Refer to the Upgrade Guide for important information and steps to follow when upgrading API Connectivity Manager.

Dependencies with Instance Manager

API Connectivity Manager (ACM) depends on the platform capabilities of Instance Manager. The following table lists the minimum versions of Instance Manager required for ACM:

API Connectivity Manager Instance Manager
ACM 1.1 and later NIM 2.4 and later
ACM 1.0 NIM 2.3 and later

For new features in ACM to work correctly, ACM may need to install or upgrade Instance Manager to a specific minimum version, as follows:

  • If Instance Manager isn’t installed, ACM will install the latest version of Instance Manager for you.
  • If the installed version of Instance Manager is below the minimum version required for ACM, ACM will upgrade Instance Manager to the latest version.
  • If Instance Manager is at or above the minimum required version for ACM, ACM will leave Instance Manager unchanged.
Important:
If you’re installing ACM in an offline environment and the minimum required version of Instance Manager is not installed, the ACM installer will exit. You’ll need to install Instance Manager manually before installing ACM.

What’s New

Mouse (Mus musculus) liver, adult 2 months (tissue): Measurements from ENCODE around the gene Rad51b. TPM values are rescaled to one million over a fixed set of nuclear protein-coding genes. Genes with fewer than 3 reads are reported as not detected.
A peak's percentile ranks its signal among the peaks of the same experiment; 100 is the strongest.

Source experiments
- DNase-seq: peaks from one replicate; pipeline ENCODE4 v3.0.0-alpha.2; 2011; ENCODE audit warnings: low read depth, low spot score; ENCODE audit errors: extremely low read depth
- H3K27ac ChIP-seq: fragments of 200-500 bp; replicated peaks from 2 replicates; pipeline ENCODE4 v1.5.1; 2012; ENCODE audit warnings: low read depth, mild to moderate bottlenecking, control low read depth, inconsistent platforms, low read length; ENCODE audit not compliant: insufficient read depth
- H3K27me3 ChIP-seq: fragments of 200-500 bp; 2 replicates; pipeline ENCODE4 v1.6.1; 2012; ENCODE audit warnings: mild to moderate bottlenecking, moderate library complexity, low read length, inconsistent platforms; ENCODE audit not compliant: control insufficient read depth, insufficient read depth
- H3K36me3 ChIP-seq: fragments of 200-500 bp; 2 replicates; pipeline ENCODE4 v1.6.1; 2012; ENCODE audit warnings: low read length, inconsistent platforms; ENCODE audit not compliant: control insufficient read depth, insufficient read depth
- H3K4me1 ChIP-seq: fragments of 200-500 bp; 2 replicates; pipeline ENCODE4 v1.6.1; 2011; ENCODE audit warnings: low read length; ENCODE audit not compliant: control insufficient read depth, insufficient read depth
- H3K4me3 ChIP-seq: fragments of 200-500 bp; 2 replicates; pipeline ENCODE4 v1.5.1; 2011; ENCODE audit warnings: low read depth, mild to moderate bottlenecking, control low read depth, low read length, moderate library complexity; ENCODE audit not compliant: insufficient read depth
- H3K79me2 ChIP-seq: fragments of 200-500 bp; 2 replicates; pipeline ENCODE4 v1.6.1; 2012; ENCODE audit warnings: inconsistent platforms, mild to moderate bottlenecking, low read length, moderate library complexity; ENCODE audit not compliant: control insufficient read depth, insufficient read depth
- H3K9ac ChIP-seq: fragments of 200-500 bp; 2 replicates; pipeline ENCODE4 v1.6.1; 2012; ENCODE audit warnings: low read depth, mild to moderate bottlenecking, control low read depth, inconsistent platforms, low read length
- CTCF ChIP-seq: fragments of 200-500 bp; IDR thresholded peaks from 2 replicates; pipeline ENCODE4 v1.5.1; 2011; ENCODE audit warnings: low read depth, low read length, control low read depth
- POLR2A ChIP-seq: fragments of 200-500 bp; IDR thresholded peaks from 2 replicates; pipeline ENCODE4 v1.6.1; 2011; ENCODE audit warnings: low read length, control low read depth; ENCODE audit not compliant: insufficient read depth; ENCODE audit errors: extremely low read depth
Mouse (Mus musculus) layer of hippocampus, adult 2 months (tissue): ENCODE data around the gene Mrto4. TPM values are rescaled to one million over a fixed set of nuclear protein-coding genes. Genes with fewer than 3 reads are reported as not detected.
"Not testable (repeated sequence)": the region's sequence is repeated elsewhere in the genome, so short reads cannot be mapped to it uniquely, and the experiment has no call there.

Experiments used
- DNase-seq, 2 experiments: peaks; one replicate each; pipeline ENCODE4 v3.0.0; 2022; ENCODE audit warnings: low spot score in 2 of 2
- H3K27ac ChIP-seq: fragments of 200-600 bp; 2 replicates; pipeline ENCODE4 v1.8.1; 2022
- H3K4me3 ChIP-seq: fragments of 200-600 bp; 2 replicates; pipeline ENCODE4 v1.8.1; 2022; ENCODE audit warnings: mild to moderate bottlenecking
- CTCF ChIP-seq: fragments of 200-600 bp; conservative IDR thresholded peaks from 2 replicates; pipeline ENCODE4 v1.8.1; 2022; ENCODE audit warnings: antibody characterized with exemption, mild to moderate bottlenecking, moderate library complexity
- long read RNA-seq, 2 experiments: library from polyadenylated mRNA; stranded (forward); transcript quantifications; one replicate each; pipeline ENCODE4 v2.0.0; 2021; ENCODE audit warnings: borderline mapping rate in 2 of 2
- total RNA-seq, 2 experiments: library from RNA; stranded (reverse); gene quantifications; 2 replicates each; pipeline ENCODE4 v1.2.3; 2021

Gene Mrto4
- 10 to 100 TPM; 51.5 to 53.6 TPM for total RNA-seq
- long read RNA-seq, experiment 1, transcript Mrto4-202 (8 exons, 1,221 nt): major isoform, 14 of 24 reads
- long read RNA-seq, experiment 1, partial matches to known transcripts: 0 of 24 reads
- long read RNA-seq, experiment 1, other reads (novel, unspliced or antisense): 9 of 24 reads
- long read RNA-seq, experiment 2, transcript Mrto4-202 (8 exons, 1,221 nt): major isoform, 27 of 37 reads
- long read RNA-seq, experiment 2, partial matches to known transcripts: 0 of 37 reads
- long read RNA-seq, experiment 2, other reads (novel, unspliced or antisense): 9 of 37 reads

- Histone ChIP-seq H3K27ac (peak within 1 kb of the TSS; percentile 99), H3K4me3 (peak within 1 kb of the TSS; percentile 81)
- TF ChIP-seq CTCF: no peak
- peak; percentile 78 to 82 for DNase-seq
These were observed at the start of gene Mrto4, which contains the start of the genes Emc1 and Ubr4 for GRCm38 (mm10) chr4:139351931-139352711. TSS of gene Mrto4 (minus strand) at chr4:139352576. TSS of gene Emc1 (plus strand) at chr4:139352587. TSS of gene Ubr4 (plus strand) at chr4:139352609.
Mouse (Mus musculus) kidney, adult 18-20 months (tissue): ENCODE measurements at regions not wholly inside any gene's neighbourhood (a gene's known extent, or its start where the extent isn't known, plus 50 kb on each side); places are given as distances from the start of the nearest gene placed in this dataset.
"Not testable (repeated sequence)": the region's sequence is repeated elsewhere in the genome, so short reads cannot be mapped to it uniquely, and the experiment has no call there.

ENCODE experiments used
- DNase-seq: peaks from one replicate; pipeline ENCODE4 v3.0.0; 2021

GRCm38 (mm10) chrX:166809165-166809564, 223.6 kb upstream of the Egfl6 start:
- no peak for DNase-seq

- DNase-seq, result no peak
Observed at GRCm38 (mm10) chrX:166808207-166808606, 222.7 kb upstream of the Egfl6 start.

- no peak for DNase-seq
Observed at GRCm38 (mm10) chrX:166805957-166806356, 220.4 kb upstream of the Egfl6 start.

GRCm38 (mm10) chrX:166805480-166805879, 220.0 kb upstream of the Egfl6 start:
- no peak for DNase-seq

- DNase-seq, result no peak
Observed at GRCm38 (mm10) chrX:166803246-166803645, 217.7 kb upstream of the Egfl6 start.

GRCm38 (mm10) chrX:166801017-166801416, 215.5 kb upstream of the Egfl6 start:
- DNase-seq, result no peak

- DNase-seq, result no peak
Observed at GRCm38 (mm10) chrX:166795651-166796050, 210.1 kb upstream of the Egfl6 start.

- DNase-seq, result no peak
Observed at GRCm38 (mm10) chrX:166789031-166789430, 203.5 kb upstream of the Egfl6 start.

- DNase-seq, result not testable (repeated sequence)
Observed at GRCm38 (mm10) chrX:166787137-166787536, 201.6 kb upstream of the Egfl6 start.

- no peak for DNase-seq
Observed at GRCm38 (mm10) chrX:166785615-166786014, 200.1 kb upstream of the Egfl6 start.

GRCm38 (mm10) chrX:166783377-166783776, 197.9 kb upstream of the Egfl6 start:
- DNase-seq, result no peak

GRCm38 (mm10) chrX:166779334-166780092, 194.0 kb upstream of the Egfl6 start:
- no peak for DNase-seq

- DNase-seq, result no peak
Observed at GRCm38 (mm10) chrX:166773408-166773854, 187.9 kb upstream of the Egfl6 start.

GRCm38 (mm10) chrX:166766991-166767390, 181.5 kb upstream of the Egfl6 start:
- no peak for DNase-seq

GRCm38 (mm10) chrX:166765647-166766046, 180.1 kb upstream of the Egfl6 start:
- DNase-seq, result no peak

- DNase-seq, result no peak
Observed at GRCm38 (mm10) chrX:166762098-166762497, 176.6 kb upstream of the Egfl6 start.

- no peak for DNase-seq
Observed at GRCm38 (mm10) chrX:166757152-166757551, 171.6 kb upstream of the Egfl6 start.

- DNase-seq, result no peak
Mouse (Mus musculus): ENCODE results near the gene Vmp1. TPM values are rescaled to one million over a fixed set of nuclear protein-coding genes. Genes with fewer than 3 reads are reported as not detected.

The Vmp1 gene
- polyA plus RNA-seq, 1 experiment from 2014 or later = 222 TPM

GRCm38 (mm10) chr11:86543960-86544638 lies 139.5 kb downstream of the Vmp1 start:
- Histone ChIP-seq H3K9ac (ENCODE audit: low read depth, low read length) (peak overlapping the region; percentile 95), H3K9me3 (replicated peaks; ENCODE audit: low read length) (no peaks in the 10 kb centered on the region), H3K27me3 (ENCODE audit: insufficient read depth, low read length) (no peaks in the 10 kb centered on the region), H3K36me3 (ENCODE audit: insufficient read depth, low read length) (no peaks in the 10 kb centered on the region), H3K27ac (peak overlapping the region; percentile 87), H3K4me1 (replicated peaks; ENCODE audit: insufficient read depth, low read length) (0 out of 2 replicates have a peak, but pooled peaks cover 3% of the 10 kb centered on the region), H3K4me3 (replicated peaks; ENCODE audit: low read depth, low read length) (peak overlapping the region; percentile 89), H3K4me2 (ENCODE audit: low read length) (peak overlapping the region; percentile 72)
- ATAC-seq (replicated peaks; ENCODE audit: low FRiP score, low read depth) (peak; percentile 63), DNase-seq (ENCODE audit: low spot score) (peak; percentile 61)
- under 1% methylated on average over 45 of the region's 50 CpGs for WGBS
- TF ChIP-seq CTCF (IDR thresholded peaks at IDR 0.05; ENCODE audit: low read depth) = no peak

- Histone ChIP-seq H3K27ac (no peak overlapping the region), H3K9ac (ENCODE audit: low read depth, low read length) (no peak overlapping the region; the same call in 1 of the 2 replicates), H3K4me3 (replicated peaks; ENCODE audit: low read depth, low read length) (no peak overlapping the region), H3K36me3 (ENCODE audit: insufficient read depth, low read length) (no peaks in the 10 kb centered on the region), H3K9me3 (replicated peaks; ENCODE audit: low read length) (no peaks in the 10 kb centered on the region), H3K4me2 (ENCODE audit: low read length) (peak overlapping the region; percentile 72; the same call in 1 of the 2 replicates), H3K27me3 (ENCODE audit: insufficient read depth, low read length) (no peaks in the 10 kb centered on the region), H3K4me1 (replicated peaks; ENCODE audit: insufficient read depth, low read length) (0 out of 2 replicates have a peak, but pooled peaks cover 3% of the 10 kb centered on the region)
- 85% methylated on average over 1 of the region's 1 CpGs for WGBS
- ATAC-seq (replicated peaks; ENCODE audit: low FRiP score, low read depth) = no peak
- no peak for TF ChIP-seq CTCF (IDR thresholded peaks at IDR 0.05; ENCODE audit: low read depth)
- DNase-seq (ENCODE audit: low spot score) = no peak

• Bug fixes

Resolved Issues

This release fixes the following issues. To view the history for an issue, see the Known Issues list.

  • Advanced routing ignores the Context Root setting for backend proxies (36775)

  • Traffic is not secured between the API Proxy and backend servers (36714)

  • OIDC policy doesn’t work with Auth0 Identity Providers (36058)


1.1.0

August 18, 2022

Upgrade Paths

API Connectivity Manager 1.1.0 supports upgrades from these previous versions:

  • 1.0.0
See Also:
Refer to the Upgrade Guide for important information and steps to follow when upgrading API Connectivity Manager.

Dependencies with Instance Manager

API Connectivity Manager (ACM) depends on the platform capabilities of Instance Manager. The following table lists the minimum versions of Instance Manager required for ACM:

API Connectivity Manager Instance Manager
ACM 1.1 and later NIM 2.4 and later